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Test: A full backup does not contain deleted data

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Introduction
Recovery models
Main backup types
Backing up the database files by copying
The transaction log
Transaction log restore sequence
Log sequence numbers
Truncating and shrinking the transaction log
Backing up the tail
Inside the transaction log
So, what's in a backup file?
Test: A full backup does not contain deleted data
Verifying backup files
Verifying backup files on a budget
Cumulative backups
Recovering individual tables
Backup and restore history details
Backup reads and writes
Speeding up backups
Backup speed details
Speeding up restores
Restore state affects speed too
Backup and restore rights
Log shipping
Log shipping in SQL Server 2000
Setting up log shipping using Enterprise Manager
Checking the set up
Failover
Log shipping in SQL Server 2005
Setting up log shipping using Management Studio
Checking the set up
Log shipping status report
Failover
Log shipping in SQL Backup
Using the CopyTool utility
Failover
3rd party backup applications
VDI
VDI versions
VDI errors
SQL Backup - beyond compression
Restoring a chain of transaction log backups
Restoring to the latest possible state
Backing up multiple databases
Backup retention
Making a copy of the backup file
Backup file naming conventions
Restoring the latest backup set
Network resilience
Encryption
Integrated database verification
Database file relocation
Improved backup retention
RESTORE HELP
High-availability group support
Common SQL Backup issues
Installation checklist
Setting up rights
Configuring service rights
Backup data
Hanging issues
Common backup and restore errors
Error 3201 - when performing a backup to a network share
Full database backup file is larger than database size
Error 3205 - Too many backup devices specified for backup or restore
Error 4305 - an earlier transaction log backup is required
Bringing a database that is in recovery or read-only mode online
Using bulk-logged recovery model but transaction log backup is still large
Error 14274 - unable to delete SQL Server Agent job
Error messages when restoring from different versions of SQL Server.
Pending
vdi error codes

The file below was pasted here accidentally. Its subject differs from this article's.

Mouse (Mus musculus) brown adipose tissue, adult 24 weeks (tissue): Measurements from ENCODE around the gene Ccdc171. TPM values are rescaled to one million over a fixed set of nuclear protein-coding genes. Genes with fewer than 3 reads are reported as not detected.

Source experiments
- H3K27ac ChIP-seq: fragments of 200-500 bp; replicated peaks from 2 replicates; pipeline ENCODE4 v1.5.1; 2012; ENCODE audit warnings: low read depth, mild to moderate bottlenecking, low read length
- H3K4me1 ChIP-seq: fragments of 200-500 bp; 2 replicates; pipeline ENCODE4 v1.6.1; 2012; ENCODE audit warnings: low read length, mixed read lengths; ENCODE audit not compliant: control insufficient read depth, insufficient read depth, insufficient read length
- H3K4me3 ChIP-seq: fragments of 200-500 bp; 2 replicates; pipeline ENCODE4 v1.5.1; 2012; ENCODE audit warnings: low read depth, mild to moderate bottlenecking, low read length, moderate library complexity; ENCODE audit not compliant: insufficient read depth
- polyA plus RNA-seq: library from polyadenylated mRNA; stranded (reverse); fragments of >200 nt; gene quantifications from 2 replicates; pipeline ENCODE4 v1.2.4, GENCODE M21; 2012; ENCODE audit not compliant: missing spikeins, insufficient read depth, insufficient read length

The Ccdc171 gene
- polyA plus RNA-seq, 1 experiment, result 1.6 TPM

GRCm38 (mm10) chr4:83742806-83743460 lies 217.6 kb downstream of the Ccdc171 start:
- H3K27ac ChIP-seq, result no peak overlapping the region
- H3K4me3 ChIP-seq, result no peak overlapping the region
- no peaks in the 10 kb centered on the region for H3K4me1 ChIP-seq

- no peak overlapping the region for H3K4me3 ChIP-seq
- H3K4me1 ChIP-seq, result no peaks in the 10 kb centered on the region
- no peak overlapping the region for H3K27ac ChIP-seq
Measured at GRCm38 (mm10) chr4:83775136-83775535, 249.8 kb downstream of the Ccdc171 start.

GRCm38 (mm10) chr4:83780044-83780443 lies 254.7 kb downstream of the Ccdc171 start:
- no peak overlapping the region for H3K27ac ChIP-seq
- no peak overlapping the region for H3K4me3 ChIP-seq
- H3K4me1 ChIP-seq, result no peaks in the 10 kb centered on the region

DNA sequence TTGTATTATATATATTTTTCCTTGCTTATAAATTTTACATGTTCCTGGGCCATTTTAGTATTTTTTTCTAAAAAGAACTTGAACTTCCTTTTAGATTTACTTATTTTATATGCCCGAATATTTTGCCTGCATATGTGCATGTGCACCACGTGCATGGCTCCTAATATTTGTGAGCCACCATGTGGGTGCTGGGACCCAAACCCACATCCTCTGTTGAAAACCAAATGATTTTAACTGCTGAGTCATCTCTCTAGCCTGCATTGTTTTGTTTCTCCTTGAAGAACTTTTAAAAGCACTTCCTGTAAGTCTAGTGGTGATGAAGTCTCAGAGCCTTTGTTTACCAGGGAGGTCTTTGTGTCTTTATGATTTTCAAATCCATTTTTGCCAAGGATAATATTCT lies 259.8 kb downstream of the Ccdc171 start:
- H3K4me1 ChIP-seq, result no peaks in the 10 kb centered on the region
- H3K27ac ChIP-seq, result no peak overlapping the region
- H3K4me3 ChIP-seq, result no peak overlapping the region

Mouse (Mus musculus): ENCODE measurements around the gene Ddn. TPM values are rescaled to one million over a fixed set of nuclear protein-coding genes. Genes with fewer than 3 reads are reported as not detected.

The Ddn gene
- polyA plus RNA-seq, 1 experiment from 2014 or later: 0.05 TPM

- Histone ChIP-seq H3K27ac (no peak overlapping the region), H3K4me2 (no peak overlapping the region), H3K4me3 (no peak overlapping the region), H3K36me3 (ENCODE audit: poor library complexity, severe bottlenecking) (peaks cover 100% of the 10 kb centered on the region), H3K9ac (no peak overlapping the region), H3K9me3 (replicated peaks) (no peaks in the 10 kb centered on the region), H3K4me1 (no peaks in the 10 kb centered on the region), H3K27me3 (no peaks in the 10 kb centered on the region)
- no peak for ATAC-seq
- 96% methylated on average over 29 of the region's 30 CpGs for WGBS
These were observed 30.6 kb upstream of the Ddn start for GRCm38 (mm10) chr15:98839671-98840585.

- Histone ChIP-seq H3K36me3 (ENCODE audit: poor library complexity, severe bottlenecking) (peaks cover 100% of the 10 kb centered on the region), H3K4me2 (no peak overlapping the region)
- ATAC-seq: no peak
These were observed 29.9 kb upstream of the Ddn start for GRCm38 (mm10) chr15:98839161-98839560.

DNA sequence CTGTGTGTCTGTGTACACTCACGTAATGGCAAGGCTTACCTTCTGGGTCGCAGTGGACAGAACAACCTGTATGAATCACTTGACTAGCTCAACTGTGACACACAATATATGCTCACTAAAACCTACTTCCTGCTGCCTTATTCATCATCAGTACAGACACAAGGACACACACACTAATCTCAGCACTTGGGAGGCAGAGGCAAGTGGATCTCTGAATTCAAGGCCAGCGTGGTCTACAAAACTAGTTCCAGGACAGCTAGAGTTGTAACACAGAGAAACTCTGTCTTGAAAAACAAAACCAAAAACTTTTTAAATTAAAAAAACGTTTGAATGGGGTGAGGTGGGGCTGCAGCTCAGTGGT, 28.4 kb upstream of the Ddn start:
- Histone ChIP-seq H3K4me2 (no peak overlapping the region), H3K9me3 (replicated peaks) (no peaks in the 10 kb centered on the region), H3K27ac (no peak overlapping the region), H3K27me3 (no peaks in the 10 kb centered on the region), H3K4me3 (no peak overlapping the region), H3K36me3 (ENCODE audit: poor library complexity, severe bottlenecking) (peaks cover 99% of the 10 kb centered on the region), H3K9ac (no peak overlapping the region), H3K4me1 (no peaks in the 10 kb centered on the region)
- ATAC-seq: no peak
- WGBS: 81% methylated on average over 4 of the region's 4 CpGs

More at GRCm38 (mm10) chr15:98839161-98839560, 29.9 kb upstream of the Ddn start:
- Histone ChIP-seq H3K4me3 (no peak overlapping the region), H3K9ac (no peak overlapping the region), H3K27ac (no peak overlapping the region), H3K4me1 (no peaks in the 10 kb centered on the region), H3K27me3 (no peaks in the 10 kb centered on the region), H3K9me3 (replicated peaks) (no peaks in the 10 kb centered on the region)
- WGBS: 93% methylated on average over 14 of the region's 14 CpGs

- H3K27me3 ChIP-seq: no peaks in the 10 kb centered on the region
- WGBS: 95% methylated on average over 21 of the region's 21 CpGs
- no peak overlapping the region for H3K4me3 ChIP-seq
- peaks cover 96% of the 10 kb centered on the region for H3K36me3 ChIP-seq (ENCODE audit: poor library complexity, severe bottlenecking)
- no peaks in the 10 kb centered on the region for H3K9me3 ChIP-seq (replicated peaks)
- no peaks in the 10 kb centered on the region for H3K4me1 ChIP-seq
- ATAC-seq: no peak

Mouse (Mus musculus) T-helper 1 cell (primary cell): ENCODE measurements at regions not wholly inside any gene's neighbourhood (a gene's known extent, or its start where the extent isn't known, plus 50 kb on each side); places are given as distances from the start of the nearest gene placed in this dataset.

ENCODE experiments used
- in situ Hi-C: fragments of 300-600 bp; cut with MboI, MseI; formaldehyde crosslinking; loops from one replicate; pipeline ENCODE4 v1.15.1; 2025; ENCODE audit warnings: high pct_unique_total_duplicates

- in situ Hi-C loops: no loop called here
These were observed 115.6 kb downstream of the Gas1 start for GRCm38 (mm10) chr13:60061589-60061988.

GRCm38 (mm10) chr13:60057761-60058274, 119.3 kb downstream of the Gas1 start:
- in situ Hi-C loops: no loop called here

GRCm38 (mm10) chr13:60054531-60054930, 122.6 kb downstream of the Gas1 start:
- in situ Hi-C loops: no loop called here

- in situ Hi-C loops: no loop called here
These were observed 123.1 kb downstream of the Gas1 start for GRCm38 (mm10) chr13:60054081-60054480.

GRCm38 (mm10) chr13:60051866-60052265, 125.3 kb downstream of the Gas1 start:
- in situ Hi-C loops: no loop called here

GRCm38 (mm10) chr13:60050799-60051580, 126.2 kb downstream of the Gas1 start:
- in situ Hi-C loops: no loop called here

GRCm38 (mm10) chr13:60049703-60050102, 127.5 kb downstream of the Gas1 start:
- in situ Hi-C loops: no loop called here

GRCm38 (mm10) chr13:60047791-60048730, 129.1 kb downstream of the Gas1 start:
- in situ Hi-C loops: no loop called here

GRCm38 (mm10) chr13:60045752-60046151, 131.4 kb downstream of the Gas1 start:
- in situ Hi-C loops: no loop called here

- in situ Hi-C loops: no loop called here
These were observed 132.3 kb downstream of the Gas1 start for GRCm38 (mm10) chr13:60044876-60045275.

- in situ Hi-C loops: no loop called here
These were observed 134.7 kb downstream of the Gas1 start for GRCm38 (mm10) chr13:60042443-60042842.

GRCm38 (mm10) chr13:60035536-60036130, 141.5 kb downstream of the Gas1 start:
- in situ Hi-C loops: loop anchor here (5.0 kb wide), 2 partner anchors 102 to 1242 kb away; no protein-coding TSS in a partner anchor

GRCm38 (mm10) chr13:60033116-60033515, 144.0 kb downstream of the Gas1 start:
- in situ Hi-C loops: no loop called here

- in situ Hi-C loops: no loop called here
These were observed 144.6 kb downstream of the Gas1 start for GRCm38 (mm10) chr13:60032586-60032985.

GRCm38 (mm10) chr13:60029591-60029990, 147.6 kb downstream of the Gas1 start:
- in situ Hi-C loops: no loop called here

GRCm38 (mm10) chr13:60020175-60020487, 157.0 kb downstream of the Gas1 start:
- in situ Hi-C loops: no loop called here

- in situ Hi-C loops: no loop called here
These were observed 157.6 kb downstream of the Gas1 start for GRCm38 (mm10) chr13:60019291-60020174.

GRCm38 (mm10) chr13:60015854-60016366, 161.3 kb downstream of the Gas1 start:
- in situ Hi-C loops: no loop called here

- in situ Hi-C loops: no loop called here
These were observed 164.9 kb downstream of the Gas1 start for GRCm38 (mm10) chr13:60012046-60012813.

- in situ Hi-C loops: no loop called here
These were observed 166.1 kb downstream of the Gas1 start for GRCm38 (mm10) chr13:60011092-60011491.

Restore speed details
Help, my transaction log file is huge!
Mirror or log ship



Run the following script:

CREATE DATABASE sizetest
GO
USE sizetest
GO
CREATE TABLE data (col1 char(8000))
INSERT INTO data VALUES ('A')
INSERT INTO data SELECT * FROM data
INSERT INTO data SELECT * FROM data
INSERT INTO data SELECT * FROM data
INSERT INTO data SELECT * FROM data
INSERT INTO data SELECT * FROM data
INSERT INTO data SELECT * FROM data
INSERT INTO data SELECT * FROM data
INSERT INTO data SELECT * FROM data
INSERT INTO data SELECT * FROM data
GO
BACKUP DATABASE sizetest TO DISK = 'e:\temp\sizetest_1.bak'
DROP TABLE data
BACKUP DATABASE sizetest TO DISK = 'e:\temp\sizetest_2.bak'

The first backup generates the following output:

Processed 664 pages for database 'sizetest', file 'sizetest' on file 2.
Processed 2 pages for database 'sizetest', file 'sizetest_log' on file 2.
BACKUP DATABASE successfully processed 666 pages in 0.549 seconds (9.924 MB/sec).

while the second backup generates the following output:

Processed 152 pages for database 'sizetest', file 'sizetest' on file 2.
Processed 4 pages for database 'sizetest', file 'sizetest_log' on file 2.
BACKUP DATABASE successfully processed 156 pages in 0.221 seconds (5.782 MB/sec).

Note that the second backup actually backed up less pages (156), since we deleted all the data.  The first backup file size is 7.7 MB, while the second is 2.6 MB.  If you restore the database using the second backup file, your database files would still require the same amount of free space as the first backup (~ 9 MB), because that was the size of the database files during the time of backup.

If you want to reduce the size of the database files in this case, you would need to run DBCC SHRINKDATABASE, DBCC SHRINKFILE or set the database to auto-shrink.  Note that there are caveats to doing this if the deletion and growth is normal for the database.  Constantly shrinking and growing the database file will cause it to fragment on the disk, imposes a disk and processor overhead during the shrinking process, and a disk overhead again during the growth process.




Document history
6/27/2008    Initial release.    
 
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